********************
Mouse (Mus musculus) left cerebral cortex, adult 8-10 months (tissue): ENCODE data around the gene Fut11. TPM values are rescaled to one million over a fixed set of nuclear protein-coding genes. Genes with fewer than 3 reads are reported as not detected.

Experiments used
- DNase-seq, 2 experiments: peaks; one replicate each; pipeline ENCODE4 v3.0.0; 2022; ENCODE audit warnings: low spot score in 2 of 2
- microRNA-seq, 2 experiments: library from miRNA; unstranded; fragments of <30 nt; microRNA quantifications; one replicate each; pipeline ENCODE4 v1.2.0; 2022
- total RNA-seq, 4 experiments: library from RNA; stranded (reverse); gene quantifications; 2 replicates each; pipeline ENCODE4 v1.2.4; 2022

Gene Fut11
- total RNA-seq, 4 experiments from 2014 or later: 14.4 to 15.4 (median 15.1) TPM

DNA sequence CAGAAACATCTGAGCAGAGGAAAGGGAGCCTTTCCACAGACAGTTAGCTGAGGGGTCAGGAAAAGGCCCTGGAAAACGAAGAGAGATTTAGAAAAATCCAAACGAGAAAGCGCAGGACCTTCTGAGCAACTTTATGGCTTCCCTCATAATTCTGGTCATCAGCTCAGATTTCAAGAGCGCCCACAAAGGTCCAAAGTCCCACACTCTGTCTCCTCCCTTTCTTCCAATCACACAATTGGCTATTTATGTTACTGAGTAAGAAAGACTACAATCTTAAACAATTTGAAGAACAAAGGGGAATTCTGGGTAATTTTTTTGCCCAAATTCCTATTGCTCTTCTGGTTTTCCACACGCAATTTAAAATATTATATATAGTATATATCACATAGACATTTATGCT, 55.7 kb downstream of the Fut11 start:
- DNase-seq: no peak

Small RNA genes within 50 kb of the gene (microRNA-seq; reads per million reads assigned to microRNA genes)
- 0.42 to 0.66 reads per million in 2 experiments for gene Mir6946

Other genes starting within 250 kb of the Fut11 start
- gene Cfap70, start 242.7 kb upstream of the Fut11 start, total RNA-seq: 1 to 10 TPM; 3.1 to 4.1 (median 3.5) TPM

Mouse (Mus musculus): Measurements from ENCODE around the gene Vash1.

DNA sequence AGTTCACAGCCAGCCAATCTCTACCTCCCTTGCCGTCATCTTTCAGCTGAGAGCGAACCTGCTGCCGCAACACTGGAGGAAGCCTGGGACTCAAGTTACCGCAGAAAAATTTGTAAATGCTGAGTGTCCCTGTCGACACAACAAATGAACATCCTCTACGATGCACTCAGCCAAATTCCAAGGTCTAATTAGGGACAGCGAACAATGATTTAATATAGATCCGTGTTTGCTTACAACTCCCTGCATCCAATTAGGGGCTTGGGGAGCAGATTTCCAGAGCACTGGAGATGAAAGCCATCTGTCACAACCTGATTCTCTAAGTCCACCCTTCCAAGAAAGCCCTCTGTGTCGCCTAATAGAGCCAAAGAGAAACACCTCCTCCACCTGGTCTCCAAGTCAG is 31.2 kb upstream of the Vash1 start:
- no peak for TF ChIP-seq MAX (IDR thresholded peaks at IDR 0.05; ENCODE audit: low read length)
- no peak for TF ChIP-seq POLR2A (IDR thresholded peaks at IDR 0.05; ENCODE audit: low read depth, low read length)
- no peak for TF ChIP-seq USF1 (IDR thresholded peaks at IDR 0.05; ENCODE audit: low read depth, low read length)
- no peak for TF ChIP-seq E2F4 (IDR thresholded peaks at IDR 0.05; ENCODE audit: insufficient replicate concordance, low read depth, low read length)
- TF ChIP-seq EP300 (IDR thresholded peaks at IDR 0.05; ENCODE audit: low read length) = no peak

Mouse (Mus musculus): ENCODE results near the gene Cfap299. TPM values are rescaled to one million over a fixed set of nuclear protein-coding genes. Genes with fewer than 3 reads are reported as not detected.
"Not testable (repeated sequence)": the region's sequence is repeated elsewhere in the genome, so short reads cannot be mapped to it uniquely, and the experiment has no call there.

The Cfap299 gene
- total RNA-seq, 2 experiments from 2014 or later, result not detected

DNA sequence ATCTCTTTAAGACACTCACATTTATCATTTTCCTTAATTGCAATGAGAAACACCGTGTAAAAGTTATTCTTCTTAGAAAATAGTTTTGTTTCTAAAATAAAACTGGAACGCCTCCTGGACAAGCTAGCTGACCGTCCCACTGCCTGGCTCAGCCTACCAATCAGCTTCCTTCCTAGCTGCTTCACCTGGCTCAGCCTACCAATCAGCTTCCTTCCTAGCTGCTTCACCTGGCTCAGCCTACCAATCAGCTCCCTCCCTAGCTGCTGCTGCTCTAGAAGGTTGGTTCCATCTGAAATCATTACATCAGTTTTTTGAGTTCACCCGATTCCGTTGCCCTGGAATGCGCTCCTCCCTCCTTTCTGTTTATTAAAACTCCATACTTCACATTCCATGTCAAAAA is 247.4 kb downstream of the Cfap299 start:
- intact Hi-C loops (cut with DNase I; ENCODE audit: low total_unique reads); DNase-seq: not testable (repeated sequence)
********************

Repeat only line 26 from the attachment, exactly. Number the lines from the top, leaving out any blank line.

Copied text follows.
- intact Hi-C loops (cut with DNase I; ENCODE audit: low total_unique reads); DNase-seq: not testable (repeated sequence)